How many teenage women do you know whose #1 career choice is prostitution once they complete their Coming of Age Day celebration and reach the age of 20, if they manage to reach 20 before joining the profession? (Think “hostesses” imported from poorer countries in Asia or poorer areas in Japan.) Maybe they “choose” that life because they find they have no other realistic choice to bring some money in? Ya think? How many guys are lining up to marry former prostitutes? Mr. Hashimoto? Perhaps if he were in a situation in which he had no choice but to become a male prostitute to satisfy the urges of other men, which he claims they cannot control, in order to put food on the table, he’d understand. Theoretically, this is just another profession. Does anyone realistically believe that?

      • Glen Douglas Brügge

        Not always. Sex trafficking is a big issue in Japan – and all over the world. Many women do enter into prostitution due to a lack of other options for earning money, and do so willingly – but many others are forced into it with threats of violence, deportation, and prison time. In Japan, for example, agencies will promise girls tickets to the country to work as hostesses (illegally, as visitors), promising quick, easy and plentiful money – the targets often being Eastern European women or Asian women desperate for money and escape from poverty. But when they arrive, they often find that these agencies are nothing more than fronts for human sex traffickers – the women are quickly stripped of their documents (passports etc.), told they will be reported and arrested if they go to authorities (because they are illegally working and have no documents) and find themselves essentially stuck. On top of this, they are threatened with violence and so are their families, if they do not comply. Although not a seminal work, Jake Adelstein’s “Tokyo Vice” takes a revealing look at the lives of sex slaves in Tokyo and is worth a read if only for that.

        And even if we are all accepting of the role prostitutes play in society – and they have existed in every corner of the world since we began walking the earth and men could barter something for sex – the fact that he is an insensitive revisionist and his logic so flawed – that is what upsets people. Hashimoto in summary: “It was wrong that we used prostitutes, but men need them to get their rocks off – and no one can really say they didn’t do it willingly – it kinda sucks for them, but hey, sacrifices need to be made!” “We have some pretty awesome Okinawan hookers for the US servicemen to use too – so by all means, be our guest, screw your brains out!” How does this not sound sexist? It denigrates women in so many ways.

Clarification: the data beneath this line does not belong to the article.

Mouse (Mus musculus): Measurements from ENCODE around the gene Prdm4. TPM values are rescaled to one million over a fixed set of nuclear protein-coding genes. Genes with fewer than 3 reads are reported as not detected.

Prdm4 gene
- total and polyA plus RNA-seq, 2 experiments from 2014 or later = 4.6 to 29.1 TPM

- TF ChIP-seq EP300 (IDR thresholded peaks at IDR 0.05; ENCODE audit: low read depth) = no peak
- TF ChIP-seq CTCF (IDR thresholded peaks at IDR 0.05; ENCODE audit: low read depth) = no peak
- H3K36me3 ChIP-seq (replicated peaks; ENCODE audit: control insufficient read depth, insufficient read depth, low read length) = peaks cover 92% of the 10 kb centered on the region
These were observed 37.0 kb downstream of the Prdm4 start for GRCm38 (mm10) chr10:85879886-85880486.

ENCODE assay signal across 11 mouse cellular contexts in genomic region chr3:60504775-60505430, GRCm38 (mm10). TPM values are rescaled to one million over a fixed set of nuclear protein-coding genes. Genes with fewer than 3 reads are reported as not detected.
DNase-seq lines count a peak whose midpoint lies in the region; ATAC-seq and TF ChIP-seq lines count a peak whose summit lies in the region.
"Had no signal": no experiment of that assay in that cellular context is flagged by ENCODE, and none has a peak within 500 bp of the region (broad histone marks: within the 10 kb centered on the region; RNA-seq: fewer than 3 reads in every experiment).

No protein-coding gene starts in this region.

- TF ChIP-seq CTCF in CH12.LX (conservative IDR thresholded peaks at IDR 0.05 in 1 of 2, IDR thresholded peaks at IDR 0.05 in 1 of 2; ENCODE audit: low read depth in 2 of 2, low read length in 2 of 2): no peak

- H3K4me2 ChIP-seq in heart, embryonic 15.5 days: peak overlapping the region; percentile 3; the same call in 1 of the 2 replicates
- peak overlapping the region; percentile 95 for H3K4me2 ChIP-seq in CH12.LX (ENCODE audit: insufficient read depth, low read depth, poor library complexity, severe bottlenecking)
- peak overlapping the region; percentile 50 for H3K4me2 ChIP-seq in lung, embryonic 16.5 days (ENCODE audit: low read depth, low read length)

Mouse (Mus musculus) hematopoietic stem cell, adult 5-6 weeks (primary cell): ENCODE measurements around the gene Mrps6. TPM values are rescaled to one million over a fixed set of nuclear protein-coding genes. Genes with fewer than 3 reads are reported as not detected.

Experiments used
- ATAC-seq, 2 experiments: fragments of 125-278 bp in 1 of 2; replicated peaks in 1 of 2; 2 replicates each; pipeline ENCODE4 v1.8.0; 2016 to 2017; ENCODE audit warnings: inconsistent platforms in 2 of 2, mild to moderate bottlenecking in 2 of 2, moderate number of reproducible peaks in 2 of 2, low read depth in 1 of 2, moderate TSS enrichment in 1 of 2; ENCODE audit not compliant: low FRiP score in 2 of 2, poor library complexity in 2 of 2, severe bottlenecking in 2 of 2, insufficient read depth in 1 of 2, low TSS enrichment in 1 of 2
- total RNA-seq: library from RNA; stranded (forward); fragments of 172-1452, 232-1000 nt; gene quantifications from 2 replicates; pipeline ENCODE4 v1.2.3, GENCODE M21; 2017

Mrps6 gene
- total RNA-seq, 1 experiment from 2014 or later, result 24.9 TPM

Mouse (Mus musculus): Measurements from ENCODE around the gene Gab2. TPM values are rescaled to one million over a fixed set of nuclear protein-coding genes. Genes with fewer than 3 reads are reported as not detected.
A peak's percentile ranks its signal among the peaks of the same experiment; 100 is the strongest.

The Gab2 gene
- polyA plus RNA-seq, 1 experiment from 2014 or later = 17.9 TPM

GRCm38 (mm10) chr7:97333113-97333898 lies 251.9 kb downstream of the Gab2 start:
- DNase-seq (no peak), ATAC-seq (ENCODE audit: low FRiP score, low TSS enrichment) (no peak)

• JTCommentor

        Its hard to rebut your well worded opinion – thank you!

  • JTCommentor

    Referring to something as an “indisputable fact” does not make it an indisputable fact. I am not saying your claim is not true, but it would carry more ground if you gave a strong summary of evidence supporting it to the level of being an “indisputable fact” (I think to be at this 100% level, the support needs to be very, very strong).

  • Chesha no neko

    This is more than a foolish gaffe from Hashimoto. His agenda is to revise history. In solidarity with the women of Japan and worldwide, his remarks should be condemned. This episode has ignited anti-Japanese sentiment in the UK, and the Japanese people do not deserve to be vilified as a result of the views of a nationalistic minority. I’m a British woman with an Osakan partner of Okinawan descent, and my father’s cousin died in a Japanese PoW camp, so this issue carries special resonance with me.
    I hope that the foreign community in Japan call for Hashimoto’s resignation.

  • El Don

    I can only say: Japan Times is doing an excellent job. This editorial is a very good example. Critical analysis of Japan’s political right. As someone who really likes Japan and its culture, who has worked in Japan, and who has friends there, I am shocked if I read about Hashimoto’s comments on the sex slave issue as well as the LDP government’s handling of the atomic crisis. It’s definitely a sad time for Japan. Its so-called “elite” is a shame for a democracy. Isn’t there anyone better than those right-wing hawks and atomic-power-supporters? Fortunately, I know there are politicians who can make a difference. However, the question is will the people start the nation-wide grass-roots-movement in order to provide them with the (financial) support they need and to democratically set them in power? The French Revolution is long gone. What we now need is a Japanese Revolution.
    And once again chapeau for Japan Times! Keep the good work comin’!

  • Kyoto observer

    I too find Mr Hashimoto’s words and apparent beliefs abhorrent and applaud the Japan Times for its ongoing coverage of this story. I do however question the constant use of the highly emotive phrase “sex slaves”. This is not a translation from the Japanese or even a well established phrase in English when referring to the systemized and forced conscription of women for sexual purposes. There is a difference between talking of “sexual slavery” as defined by the International Criminal Court and using the almost tabloid-like phrase “sex slaves” in reportage. I wonder whether its overuse in this context detracts from the good intentions of this newspaper in its efforts to report this story.

  • Mike34

    Agreed, excellent article. I think the nationalist know their time is short, so they are going out with a bang, or perhaps they are delusional and actually think that their dream of a meiji era Japan will be realized.